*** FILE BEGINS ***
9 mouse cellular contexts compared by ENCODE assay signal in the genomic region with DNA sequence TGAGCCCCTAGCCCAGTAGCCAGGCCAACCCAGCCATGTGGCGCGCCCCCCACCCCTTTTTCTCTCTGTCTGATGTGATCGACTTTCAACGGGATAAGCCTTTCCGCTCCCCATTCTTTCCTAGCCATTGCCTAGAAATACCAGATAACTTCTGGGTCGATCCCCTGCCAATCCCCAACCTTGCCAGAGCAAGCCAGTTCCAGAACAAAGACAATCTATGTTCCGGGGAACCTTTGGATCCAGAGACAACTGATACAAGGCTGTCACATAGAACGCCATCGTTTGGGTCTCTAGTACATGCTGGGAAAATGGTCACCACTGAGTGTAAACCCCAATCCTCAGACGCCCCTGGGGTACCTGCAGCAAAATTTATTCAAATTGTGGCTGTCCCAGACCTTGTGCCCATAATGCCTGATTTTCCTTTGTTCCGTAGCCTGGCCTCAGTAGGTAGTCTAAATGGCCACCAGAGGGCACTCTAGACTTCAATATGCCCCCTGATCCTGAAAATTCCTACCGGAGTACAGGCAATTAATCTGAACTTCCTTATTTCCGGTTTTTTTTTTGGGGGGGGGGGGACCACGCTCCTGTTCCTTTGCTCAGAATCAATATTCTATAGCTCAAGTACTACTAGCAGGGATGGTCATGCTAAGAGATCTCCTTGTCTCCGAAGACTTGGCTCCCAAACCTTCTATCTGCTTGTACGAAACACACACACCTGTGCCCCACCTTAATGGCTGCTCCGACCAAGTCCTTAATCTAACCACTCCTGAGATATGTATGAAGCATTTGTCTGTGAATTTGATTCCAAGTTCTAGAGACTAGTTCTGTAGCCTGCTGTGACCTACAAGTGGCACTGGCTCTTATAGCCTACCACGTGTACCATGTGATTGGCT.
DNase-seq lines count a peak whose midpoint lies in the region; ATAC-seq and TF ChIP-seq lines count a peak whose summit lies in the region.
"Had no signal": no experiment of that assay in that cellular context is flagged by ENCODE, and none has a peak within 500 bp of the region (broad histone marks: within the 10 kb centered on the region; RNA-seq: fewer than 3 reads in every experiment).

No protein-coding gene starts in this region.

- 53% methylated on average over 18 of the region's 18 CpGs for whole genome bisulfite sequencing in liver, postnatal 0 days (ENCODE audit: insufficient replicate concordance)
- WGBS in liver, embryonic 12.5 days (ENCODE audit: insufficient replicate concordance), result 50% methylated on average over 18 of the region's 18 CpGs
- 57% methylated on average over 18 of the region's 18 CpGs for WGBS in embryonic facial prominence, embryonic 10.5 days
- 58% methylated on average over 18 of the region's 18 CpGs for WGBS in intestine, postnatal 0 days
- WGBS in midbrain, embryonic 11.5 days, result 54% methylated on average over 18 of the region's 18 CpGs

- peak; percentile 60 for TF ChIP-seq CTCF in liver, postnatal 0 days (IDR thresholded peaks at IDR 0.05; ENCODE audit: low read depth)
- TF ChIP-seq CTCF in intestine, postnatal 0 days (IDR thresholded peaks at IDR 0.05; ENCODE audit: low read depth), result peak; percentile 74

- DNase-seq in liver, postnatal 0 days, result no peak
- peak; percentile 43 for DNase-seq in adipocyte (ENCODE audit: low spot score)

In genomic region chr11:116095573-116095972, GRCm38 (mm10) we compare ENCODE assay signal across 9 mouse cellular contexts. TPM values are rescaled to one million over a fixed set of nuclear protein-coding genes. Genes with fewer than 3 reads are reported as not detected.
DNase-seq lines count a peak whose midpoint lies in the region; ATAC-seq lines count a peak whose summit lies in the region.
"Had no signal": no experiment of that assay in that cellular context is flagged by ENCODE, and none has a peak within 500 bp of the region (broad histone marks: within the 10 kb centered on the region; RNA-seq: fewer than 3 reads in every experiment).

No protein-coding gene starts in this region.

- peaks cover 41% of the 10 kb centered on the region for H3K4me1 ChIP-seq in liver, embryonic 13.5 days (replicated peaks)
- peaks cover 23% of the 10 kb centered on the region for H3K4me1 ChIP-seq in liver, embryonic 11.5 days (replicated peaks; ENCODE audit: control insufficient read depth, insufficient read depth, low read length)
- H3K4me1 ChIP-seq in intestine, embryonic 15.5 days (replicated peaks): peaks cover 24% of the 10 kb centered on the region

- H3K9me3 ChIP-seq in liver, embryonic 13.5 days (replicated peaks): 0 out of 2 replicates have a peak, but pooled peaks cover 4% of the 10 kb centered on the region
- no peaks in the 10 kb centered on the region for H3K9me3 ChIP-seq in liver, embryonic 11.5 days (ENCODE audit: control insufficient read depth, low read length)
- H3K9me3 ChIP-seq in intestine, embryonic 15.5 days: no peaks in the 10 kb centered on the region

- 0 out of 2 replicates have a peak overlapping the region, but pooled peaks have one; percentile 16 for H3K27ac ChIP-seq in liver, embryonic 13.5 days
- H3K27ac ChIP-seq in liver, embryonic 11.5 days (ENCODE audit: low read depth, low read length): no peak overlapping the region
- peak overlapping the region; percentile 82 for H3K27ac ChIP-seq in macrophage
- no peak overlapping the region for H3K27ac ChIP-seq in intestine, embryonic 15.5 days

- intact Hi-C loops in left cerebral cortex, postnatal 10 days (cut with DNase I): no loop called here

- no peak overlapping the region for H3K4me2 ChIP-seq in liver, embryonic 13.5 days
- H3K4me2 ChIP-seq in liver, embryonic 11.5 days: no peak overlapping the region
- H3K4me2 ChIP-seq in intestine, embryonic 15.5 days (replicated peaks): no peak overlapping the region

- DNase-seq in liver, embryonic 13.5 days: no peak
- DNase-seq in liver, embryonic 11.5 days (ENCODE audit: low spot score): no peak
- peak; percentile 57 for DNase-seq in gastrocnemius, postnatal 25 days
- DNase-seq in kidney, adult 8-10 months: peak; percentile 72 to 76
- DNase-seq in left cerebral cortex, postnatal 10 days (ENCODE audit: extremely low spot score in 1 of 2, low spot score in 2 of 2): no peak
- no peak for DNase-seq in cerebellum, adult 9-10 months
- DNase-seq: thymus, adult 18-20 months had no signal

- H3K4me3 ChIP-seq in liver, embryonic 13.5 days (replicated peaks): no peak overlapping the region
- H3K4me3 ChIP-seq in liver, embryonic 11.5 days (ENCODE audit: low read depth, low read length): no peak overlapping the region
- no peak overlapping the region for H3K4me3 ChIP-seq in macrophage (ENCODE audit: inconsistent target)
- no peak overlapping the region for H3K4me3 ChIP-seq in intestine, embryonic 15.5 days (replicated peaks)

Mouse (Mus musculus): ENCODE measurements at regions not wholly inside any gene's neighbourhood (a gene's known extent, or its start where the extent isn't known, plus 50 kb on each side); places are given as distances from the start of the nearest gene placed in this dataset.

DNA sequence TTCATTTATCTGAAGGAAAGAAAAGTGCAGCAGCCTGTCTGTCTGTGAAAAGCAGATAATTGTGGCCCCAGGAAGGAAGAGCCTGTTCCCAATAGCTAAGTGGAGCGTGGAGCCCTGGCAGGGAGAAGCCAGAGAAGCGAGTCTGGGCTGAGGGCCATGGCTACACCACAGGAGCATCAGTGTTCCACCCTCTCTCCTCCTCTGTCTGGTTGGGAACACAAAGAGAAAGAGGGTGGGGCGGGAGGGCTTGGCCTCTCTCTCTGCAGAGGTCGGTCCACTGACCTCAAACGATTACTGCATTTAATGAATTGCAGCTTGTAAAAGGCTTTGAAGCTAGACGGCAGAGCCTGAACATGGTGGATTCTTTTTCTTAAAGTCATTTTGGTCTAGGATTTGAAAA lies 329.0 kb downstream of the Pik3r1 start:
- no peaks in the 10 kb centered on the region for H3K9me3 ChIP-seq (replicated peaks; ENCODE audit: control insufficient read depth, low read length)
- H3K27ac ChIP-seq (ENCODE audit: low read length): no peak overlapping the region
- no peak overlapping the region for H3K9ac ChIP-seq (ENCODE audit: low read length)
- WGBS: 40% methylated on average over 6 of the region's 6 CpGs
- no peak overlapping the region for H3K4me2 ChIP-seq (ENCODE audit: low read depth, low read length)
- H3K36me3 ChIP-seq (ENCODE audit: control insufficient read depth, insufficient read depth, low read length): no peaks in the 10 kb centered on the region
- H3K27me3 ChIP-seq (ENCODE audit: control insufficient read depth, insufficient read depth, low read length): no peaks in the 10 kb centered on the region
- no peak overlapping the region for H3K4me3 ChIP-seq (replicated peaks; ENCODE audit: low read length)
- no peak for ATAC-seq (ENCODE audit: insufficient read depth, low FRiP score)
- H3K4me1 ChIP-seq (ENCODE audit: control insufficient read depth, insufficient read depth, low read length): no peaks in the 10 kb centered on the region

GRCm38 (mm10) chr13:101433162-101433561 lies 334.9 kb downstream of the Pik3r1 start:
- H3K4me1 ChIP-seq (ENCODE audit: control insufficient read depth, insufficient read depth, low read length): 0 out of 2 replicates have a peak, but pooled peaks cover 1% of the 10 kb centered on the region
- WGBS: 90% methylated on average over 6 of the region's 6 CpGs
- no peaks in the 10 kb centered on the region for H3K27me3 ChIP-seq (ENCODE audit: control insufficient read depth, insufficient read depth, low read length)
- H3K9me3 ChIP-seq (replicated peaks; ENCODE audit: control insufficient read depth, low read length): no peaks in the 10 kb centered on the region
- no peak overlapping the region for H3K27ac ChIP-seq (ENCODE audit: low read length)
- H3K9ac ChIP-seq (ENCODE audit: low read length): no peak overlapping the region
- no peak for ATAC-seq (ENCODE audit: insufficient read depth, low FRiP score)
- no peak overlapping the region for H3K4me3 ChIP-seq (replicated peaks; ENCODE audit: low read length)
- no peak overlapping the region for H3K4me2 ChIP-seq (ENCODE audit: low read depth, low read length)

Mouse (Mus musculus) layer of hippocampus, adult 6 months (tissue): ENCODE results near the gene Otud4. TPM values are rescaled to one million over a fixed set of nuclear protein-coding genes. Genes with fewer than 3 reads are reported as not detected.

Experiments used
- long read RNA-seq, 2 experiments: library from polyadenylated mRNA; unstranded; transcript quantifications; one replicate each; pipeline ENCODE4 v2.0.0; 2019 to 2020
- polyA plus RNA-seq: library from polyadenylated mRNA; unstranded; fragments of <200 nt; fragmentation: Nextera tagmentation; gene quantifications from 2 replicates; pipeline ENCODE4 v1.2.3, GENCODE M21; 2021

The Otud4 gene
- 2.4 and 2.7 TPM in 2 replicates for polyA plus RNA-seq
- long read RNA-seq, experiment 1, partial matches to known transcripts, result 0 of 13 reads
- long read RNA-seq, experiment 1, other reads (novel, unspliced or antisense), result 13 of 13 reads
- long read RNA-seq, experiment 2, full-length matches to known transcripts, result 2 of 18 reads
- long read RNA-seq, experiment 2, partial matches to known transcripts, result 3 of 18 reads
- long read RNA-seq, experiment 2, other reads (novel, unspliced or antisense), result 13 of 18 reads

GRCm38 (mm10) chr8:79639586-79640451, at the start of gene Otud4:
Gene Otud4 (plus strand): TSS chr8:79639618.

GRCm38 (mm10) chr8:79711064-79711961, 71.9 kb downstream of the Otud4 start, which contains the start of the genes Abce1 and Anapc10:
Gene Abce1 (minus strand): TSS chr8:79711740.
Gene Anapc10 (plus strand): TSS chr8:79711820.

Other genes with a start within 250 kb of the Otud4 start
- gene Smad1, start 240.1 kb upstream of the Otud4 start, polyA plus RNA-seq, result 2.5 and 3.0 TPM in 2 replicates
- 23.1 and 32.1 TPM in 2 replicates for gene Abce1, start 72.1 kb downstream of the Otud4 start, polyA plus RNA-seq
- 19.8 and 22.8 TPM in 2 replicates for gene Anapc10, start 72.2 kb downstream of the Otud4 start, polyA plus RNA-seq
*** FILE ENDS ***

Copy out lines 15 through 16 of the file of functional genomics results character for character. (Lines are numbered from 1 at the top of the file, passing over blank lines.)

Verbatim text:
DNase-seq lines count a peak whose midpoint lies in the region; ATAC-seq lines count a peak whose summit lies in the region.
"Had no signal": no experiment of that assay in that cellular context is flagged by ENCODE, and none has a peak within 500 bp of the region (broad histone marks: within the 10 kb centered on the region; RNA-seq: fewer than 3 reads in every experiment).